The Ballad of Narayama, a 1958 film by Keisuke Kinoshita, a Shochiku studio stablemate of Ozu and Mizoguchi, opens with an unconventional gambit for a Japanese melodrama from the 1950s. A masked M.C. knocking two blocks of wood together matter-of-factly announces the film’s title and offers a brief abstract of its content. The fabric behind him proves to be a curtain, drawn aside after the credits are displayed–Narayama is staged as theatre, filmed by a movie camera. The voiceover narration, accompanied by music plucked on a shamisen, draws on traditional Japanese styles of drama. The sets are lavishly dressed with flowers, trees, and even gently burbling brooks. And Kinoshita’s repeated strategy of changing sets in full view of the camera by pushing platforms to the side, casting a shadow across a character, or suddenly dropping a curtain or background to reveal a new scene behind, is borrowed from the kabuki tradition.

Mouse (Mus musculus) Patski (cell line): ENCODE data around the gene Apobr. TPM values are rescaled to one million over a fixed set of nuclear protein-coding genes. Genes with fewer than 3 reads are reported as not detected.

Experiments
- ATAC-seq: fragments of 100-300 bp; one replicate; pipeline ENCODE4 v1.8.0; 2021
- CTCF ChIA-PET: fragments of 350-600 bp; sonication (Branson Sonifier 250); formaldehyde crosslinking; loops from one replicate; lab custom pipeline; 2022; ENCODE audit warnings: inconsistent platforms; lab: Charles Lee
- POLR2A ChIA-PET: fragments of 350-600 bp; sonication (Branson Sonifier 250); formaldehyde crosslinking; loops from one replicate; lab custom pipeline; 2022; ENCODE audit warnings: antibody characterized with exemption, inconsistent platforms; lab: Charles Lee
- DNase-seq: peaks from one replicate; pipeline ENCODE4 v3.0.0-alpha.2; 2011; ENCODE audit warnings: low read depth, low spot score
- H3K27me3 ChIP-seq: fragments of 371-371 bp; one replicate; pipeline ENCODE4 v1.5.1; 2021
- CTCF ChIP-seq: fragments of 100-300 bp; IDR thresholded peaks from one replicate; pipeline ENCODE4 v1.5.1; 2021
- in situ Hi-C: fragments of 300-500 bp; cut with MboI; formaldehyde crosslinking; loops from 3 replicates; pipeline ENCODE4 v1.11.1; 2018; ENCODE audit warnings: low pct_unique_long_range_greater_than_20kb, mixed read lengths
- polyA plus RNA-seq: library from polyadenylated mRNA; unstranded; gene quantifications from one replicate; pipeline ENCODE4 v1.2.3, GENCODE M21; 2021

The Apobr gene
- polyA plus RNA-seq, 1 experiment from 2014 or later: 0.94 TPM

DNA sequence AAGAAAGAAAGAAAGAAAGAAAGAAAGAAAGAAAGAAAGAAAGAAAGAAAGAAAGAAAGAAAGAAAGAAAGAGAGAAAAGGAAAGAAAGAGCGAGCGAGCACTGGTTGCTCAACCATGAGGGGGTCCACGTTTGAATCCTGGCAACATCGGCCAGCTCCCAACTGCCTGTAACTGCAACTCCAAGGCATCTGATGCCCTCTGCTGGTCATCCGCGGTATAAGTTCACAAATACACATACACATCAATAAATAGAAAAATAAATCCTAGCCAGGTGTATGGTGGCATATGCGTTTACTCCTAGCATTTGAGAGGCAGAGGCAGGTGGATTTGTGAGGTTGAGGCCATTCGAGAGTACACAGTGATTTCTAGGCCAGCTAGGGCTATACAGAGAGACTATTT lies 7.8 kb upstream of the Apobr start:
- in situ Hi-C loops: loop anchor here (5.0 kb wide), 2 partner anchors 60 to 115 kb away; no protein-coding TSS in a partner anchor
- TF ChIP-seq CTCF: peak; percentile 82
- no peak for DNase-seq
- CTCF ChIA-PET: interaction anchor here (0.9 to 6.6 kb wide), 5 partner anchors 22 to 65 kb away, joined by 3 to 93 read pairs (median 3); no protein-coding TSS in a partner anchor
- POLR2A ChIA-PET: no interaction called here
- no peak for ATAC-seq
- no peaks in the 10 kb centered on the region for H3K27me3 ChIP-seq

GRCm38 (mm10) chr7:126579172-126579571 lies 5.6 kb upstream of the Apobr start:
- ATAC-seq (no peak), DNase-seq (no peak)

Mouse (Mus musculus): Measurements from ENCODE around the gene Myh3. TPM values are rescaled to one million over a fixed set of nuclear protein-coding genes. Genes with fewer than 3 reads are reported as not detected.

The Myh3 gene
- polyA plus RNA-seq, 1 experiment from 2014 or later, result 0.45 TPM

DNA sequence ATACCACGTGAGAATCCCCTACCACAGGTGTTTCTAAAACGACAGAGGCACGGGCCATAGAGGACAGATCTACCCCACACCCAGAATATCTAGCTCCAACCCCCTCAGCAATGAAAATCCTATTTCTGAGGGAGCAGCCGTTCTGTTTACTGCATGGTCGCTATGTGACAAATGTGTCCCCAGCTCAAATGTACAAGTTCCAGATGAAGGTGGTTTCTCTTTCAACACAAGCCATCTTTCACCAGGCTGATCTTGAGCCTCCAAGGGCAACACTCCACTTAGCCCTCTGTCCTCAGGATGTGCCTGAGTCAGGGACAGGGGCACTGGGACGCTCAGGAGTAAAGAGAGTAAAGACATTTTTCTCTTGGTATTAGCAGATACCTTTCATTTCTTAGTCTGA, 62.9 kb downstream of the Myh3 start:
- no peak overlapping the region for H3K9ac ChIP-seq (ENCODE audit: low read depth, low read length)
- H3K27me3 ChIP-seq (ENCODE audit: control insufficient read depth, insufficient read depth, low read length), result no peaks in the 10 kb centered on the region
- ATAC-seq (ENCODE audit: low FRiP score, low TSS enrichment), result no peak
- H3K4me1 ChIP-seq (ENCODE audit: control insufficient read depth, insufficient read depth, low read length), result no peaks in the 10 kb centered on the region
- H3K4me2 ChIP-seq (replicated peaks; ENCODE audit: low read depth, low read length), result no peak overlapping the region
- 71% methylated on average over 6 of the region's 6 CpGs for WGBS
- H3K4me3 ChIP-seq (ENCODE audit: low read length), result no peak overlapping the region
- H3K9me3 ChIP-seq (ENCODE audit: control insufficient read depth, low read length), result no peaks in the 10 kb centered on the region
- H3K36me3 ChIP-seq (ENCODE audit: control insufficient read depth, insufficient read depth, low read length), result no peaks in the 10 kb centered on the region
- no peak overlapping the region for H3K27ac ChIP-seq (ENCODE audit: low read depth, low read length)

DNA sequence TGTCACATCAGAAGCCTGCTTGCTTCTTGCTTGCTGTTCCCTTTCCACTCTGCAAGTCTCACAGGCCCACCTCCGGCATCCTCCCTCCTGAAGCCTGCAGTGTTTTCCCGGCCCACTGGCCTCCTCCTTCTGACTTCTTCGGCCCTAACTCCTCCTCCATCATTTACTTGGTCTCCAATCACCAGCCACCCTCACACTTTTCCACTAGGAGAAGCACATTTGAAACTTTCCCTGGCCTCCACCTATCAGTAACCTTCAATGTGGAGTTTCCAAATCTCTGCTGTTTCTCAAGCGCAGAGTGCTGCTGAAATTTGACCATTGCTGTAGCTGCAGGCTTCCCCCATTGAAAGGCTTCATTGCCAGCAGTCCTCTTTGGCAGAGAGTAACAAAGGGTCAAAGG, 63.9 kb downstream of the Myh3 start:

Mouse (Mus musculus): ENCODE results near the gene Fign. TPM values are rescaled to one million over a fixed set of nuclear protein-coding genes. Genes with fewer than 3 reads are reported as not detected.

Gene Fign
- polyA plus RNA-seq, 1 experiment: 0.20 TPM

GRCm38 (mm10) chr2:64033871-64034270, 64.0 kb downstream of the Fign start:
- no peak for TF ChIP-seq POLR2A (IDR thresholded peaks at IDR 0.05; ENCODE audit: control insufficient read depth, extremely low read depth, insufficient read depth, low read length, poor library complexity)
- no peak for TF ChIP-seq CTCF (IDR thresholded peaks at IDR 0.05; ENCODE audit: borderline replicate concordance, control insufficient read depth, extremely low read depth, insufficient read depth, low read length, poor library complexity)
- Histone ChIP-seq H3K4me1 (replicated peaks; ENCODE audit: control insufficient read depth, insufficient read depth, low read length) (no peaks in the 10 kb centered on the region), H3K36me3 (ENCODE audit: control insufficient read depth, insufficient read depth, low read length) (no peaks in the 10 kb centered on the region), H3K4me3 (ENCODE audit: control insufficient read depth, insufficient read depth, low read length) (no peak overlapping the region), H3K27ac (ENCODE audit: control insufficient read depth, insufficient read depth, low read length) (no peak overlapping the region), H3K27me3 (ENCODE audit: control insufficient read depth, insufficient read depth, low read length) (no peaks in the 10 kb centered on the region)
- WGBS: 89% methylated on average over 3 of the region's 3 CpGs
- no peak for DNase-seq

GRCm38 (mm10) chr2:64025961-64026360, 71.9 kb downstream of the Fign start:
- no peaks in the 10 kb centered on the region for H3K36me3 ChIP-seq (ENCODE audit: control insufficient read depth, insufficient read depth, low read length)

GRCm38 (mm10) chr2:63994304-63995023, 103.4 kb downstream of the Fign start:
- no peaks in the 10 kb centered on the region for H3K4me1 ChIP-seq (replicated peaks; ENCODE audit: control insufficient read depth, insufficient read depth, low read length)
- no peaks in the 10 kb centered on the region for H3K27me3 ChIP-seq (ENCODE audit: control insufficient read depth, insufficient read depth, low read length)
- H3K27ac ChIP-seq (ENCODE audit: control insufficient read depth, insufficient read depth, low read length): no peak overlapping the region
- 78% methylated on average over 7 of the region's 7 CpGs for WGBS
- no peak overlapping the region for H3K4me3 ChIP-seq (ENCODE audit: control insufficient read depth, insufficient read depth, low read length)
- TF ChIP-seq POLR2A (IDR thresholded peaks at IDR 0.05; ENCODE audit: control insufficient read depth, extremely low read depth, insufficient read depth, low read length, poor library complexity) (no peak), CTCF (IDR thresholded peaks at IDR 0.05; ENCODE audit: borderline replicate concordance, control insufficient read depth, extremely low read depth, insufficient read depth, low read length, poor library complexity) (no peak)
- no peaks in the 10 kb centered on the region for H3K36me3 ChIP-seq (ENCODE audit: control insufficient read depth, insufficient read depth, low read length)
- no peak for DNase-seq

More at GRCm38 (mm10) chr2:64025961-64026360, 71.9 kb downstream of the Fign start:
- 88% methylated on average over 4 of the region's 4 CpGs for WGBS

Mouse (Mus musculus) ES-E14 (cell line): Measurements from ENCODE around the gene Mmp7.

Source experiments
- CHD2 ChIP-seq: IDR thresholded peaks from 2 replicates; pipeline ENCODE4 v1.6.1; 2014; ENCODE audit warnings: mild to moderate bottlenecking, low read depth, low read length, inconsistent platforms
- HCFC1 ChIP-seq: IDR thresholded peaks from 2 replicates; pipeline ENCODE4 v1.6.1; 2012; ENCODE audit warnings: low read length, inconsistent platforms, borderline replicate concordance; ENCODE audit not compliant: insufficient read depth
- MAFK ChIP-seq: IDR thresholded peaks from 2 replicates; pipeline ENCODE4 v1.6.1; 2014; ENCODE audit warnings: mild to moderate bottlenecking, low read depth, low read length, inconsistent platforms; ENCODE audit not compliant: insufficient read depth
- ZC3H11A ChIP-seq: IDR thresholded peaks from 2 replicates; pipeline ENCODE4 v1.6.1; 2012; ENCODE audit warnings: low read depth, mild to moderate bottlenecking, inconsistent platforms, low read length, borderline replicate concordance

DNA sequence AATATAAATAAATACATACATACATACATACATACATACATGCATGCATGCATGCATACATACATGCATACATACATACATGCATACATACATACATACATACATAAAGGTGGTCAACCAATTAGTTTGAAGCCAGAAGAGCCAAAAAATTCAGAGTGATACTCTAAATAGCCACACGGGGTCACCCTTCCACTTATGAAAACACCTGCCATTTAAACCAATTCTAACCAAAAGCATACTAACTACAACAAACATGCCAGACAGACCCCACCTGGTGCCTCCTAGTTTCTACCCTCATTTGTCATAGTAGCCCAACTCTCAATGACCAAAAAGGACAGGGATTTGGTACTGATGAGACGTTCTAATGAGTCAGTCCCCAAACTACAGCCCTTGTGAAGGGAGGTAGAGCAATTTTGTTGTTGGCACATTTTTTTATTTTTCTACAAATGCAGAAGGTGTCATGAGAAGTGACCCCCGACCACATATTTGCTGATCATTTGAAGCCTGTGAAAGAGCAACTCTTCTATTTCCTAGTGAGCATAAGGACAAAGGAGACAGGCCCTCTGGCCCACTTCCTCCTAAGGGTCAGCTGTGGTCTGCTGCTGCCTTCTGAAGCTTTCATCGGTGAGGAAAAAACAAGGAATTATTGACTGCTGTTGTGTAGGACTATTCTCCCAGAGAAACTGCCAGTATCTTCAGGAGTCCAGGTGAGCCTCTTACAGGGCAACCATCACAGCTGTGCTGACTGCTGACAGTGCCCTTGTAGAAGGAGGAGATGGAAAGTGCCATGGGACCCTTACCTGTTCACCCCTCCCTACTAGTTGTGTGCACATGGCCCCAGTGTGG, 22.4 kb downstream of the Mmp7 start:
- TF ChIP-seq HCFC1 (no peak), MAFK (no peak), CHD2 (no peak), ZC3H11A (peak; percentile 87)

I suppose Kinoshita indulges in artifice partly because the film’s subject matter is simply too much to bear straight up. The Ballad of Narayama is about a purported tradition of abandoning the elderly, consigning them to death by exposure or starvation. The Japanese have a word for this (Ubasute), and although the historical basis is unclear, the recurring story–an eldest son hauls his mother to a mountain summit and leaves her there to die, alone–has survived through centuries of folklore. (The early version most often cited by scholars is a 15th-century Noh play by Zeami, and ubasute is apparently mentioned in the 12th-century Konjaku Monogatari.) It’s a powerful story for obvious reasons having to do with the relationship children have to their aging parents, like the increased psychological and financial pressures that may come to bear as a mother or father nears death. It may be a powerful Japanese story for somewhat less apparent reasons, including more culturally specific ideas about shame and honour. With the advancement of old age comes not just the slow encroachment of decrepitude and a general decline in independence, but also a loss of privacy that can be devastating.